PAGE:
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The Street
The Street
Michael Tedder

Southwest Airlines, Delta Air May Have to Pay You if They Don't Drop an Unpopular Practice

Southwest Airlines is currently in the hot seat for its holiday meltdown, but they’re not the only airline that has canceled flights on people. They just had the biggest, more recent debacle.

It’s been a bumpy road for the airline industry as it continues to struggle to bounce back from the pandemic. Due to a combination of staff shortages, crew members calling in sick due to covid and other respiratory ailments and climate change-induced weather disruptions, flight cancellations and delays have become more common than ever. 

Airlines canceled 3.2% of U.S. flights and 24% were delayed during the first six months of 2022, according to information released by the Department of Transportation. “This is up from a 2.1% cancellation rate and 17.2% delay percentage during the same period in 2019,” FlightAware said.

Secretary of Transportation Pete Buttigieg has been publicly calling out the industry, saying that airlines need to provide food and hotel vouchers for people who have been stranded, and has also announced a proposal that would require that customers get a refund for a canceled flight or a flight delayed by more than three hours

The Transportation Secretary has been threatening to take strong measures against the airline industry in order to get it to shape up, even as some critics have alleged he’s not done enough to truly get airlines in line.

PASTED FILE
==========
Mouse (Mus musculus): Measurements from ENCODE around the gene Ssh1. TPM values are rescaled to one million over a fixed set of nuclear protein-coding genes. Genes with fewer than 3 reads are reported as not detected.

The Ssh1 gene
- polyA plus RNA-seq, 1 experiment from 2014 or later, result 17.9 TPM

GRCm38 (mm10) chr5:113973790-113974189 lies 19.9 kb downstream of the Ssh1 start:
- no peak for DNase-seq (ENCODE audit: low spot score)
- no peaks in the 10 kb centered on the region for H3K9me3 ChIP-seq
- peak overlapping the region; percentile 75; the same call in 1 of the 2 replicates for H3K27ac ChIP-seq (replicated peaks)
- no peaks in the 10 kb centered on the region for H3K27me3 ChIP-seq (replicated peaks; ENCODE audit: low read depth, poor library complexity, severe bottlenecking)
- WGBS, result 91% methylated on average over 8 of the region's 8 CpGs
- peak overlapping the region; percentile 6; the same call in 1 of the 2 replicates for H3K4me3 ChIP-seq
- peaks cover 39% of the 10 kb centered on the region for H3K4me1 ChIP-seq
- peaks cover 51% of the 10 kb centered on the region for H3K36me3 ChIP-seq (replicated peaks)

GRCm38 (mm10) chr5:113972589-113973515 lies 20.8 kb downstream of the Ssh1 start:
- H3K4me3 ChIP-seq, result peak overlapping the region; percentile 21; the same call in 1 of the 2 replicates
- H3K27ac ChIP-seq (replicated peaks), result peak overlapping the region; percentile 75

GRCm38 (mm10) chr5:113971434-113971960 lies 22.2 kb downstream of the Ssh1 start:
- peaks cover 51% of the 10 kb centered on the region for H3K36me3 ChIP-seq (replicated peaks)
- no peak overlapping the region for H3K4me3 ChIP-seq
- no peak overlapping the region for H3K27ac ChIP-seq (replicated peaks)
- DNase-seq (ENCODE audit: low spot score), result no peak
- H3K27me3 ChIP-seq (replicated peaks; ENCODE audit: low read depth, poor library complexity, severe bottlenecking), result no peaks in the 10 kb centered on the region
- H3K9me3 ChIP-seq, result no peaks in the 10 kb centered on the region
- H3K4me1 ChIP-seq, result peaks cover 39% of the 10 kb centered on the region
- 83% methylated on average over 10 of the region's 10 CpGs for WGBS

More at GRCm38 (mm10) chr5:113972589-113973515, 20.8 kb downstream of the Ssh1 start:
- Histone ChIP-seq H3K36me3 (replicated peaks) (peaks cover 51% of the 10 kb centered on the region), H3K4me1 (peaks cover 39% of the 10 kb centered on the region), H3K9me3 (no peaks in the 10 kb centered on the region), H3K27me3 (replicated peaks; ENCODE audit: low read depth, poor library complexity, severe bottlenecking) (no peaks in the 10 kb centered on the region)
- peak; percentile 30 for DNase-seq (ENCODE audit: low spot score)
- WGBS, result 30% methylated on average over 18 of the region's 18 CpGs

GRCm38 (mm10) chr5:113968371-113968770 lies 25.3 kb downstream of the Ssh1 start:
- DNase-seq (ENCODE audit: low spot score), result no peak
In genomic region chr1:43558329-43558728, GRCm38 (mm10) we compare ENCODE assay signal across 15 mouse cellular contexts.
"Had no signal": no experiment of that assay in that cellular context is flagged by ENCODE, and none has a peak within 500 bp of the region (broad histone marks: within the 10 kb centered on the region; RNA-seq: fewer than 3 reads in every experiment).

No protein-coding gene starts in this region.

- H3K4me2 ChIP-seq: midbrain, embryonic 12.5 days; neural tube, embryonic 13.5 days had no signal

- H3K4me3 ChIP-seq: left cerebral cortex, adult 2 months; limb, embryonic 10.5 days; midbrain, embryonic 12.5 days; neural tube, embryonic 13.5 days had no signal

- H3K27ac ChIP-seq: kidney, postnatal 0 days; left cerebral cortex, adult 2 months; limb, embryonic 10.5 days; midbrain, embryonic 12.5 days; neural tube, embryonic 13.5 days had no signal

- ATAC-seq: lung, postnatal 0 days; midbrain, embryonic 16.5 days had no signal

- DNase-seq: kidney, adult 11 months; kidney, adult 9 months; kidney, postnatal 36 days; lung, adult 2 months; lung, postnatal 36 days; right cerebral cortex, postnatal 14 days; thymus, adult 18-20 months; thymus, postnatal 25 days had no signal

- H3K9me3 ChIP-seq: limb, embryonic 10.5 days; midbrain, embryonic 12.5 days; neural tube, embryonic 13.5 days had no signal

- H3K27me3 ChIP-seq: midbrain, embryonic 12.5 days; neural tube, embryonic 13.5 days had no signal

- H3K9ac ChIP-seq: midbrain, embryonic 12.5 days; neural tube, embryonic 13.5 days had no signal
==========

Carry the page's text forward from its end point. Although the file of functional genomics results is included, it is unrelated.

But Buttigieg isn’t the only politician casting a wary eye at airlines, as a pair of U.S. senators have announced a proposal that tackles an occurrence that customers hate almost as much as a canceled flight.

Introducing The 'Passenger Bill Of Rights'

It’s a thing if your flight gets canceled. But sometimes people get bumped from a flight because the airline sold too many tickets, and someone’s got to go. It can make you feel singled out, for one thing, and can put a serous crimp in your plans.

As Congress begins investigating the airline industry following the recent Southwest (LUV) meltdown, Democratic Senators Ed Markey of Massachusetts and Richard Blumenthal of Connecticut introduced the "passenger bill of rights," which would require airlines to pay passengers at least $1,350 if they're denied boarding (i.e. bumped from a flight) because of an oversold flight. 

"If passengers could receive 1,350 bucks whenever their flight is delayed by four hours, I am guaranteeing you there'd be a lot fewer delays," Blumenthal told CBS News. 

The bill of rights is part of a much larger piece of legislation that also includes a limit on fees for baggage and seating, while the Department of Transportation plans to introduce new regulations to prohibit airlines from charging for families to sit next to children.  

BERTRAND GUAY/AFP via Getty Images

The Airlines Push Back On The Pushback

It seems like the easy solution, from the customer’s point of view, is for airlines to stop overselling plane tickets. This is an opinion that many people have been publicly stating for many years now.

But from the perspective of airlines like Southwest and Delta Air Lines (DAL), overselling a plane is good business sense, as it's a way the maximize the profitability of each flight, and to ensure that every seat is filled, as many travelers will cancel their tickets at the last minute or not show up due to weather and other last-minute changes. From the airline’s perspective, every empty seat is lost revenue.

So predictably, the legislation is already receiving pushback, with Airlines for America, the trade group representing most of the nation's carriers, saying "in the interest of all U.S. airlines to provide a positive flight experience for all passengers," the bill "would drastically decrease competition, leading to a subsequent increase in airfare prices."

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